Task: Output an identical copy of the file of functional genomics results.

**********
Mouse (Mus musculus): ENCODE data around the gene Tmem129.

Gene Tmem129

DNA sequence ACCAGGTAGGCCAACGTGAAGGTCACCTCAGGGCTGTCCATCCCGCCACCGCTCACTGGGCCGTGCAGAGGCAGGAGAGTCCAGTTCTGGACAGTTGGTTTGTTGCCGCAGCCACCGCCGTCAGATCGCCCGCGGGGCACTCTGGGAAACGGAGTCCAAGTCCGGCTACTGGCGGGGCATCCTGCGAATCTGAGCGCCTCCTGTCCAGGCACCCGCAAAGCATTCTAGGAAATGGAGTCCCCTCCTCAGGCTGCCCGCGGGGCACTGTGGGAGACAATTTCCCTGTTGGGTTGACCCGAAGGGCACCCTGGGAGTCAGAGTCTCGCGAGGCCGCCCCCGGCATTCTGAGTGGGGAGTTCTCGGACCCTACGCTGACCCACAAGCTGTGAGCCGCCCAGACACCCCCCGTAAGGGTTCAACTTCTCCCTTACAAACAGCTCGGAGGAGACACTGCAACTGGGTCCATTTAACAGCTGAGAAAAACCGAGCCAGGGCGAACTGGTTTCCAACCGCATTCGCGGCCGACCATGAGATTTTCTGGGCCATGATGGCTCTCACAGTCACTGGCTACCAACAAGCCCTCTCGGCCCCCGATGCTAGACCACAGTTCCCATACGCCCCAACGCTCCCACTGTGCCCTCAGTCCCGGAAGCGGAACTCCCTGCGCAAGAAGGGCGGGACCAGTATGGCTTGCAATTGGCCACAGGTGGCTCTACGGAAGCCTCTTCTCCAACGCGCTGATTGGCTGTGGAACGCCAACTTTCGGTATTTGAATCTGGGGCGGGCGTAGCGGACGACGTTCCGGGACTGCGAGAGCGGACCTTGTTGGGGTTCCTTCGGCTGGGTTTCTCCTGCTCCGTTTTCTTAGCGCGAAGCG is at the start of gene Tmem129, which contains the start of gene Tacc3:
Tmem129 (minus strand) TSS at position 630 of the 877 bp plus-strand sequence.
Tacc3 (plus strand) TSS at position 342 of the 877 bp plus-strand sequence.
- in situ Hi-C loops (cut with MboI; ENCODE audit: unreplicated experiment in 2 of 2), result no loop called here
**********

Mouse (Mus musculus): ENCODE data around the gene Tmem129.

Gene Tmem129

DNA sequence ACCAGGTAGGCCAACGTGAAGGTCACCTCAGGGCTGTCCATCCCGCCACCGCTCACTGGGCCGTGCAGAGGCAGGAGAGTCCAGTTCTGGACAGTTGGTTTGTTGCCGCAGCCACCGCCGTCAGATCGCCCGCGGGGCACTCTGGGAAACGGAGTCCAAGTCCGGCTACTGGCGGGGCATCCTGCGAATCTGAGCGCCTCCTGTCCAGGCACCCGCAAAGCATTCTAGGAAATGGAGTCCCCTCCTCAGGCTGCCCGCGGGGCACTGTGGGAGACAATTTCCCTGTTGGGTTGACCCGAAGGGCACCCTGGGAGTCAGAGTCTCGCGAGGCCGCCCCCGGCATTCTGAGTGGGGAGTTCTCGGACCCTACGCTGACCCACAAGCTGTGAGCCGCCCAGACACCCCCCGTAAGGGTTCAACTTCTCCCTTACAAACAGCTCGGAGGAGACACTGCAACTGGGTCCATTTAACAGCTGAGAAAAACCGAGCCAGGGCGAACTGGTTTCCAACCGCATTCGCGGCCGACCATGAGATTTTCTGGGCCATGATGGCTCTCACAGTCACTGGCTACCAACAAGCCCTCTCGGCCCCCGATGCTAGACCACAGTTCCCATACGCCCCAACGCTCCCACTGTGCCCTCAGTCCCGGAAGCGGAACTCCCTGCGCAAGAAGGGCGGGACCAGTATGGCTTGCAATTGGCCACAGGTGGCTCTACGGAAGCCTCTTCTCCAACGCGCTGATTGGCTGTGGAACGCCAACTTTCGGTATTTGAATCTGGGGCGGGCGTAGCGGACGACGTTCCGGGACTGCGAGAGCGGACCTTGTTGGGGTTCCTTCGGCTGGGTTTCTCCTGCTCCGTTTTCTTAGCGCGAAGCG is at the start of gene Tmem129, which contains the start of gene Tacc3:
Tmem129 (minus strand) TSS at position 630 of the 877 bp plus-strand sequence.
Tacc3 (plus strand) TSS at position 342 of the 877 bp plus-strand sequence.
- in situ Hi-C loops (cut with MboI; ENCODE audit: unreplicated experiment in 2 of 2), result no loop called here